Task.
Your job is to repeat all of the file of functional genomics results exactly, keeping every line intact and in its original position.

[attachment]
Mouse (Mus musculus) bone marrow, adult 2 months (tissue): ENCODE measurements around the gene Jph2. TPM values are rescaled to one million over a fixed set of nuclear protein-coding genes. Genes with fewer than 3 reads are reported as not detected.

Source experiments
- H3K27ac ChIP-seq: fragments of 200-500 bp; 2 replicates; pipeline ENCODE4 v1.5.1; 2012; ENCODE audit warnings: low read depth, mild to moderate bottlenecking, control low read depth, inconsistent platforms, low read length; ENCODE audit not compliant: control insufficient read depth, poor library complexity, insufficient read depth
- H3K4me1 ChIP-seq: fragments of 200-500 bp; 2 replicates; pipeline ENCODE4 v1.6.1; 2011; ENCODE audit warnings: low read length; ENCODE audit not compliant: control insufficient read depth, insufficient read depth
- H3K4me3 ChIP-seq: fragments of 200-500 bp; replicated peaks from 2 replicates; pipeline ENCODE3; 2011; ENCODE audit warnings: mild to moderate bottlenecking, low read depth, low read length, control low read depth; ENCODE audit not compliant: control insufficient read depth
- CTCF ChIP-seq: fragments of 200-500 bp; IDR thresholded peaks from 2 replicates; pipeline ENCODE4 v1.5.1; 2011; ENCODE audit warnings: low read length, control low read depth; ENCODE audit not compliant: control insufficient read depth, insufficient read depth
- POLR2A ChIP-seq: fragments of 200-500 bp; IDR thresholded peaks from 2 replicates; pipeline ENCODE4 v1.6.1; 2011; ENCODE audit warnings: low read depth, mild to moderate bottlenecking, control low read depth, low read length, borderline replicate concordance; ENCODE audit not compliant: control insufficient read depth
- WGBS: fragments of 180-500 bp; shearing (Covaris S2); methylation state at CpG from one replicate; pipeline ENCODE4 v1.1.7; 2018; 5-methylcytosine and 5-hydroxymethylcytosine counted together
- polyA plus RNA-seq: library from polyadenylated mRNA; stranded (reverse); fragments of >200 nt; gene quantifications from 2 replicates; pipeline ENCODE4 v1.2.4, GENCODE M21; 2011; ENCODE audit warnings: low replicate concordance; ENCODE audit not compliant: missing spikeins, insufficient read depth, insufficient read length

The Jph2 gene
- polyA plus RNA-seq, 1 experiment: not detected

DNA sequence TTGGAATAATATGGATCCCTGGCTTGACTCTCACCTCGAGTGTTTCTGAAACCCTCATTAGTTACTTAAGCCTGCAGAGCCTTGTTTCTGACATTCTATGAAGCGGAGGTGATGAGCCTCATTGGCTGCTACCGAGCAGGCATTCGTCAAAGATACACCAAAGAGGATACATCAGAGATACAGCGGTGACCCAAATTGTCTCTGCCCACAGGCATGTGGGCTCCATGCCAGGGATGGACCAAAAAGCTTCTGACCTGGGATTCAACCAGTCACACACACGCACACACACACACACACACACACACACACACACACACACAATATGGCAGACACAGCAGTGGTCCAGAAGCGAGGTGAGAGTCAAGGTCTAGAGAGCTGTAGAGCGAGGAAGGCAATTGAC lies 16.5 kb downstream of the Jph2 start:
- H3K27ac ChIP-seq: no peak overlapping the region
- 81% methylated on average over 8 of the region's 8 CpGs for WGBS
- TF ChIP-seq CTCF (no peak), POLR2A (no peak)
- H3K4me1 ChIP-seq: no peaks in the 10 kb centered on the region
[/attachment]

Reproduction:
Mouse (Mus musculus) bone marrow, adult 2 months (tissue): ENCODE measurements around the gene Jph2. TPM values are rescaled to one million over a fixed set of nuclear protein-coding genes. Genes with fewer than 3 reads are reported as not detected.

Source experiments
- H3K27ac ChIP-seq: fragments of 200-500 bp; 2 replicates; pipeline ENCODE4 v1.5.1; 2012; ENCODE audit warnings: low read depth, mild to moderate bottlenecking, control low read depth, inconsistent platforms, low read length; ENCODE audit not compliant: control insufficient read depth, poor library complexity, insufficient read depth
- H3K4me1 ChIP-seq: fragments of 200-500 bp; 2 replicates; pipeline ENCODE4 v1.6.1; 2011; ENCODE audit warnings: low read length; ENCODE audit not compliant: control insufficient read depth, insufficient read depth
- H3K4me3 ChIP-seq: fragments of 200-500 bp; replicated peaks from 2 replicates; pipeline ENCODE3; 2011; ENCODE audit warnings: mild to moderate bottlenecking, low read depth, low read length, control low read depth; ENCODE audit not compliant: control insufficient read depth
- CTCF ChIP-seq: fragments of 200-500 bp; IDR thresholded peaks from 2 replicates; pipeline ENCODE4 v1.5.1; 2011; ENCODE audit warnings: low read length, control low read depth; ENCODE audit not compliant: control insufficient read depth, insufficient read depth
- POLR2A ChIP-seq: fragments of 200-500 bp; IDR thresholded peaks from 2 replicates; pipeline ENCODE4 v1.6.1; 2011; ENCODE audit warnings: low read depth, mild to moderate bottlenecking, control low read depth, low read length, borderline replicate concordance; ENCODE audit not compliant: control insufficient read depth
- WGBS: fragments of 180-500 bp; shearing (Covaris S2); methylation state at CpG from one replicate; pipeline ENCODE4 v1.1.7; 2018; 5-methylcytosine and 5-hydroxymethylcytosine counted together
- polyA plus RNA-seq: library from polyadenylated mRNA; stranded (reverse); fragments of >200 nt; gene quantifications from 2 replicates; pipeline ENCODE4 v1.2.4, GENCODE M21; 2011; ENCODE audit warnings: low replicate concordance; ENCODE audit not compliant: missing spikeins, insufficient read depth, insufficient read length

The Jph2 gene
- polyA plus RNA-seq, 1 experiment: not detected

DNA sequence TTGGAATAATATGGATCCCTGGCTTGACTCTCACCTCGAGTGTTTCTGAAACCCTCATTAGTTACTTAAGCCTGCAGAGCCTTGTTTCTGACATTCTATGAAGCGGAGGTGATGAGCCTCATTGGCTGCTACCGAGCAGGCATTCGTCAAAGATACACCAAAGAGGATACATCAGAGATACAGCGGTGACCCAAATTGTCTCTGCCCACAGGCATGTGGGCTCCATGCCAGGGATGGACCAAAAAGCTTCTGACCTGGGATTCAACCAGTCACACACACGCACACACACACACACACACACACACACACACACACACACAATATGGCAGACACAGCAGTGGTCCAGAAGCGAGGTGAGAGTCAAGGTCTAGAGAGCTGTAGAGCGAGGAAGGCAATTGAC lies 16.5 kb downstream of the Jph2 start:
- H3K27ac ChIP-seq: no peak overlapping the region
- 81% methylated on average over 8 of the region's 8 CpGs for WGBS
- TF ChIP-seq CTCF (no peak), POLR2A (no peak)
- H3K4me1 ChIP-seq: no peaks in the 10 kb centered on the region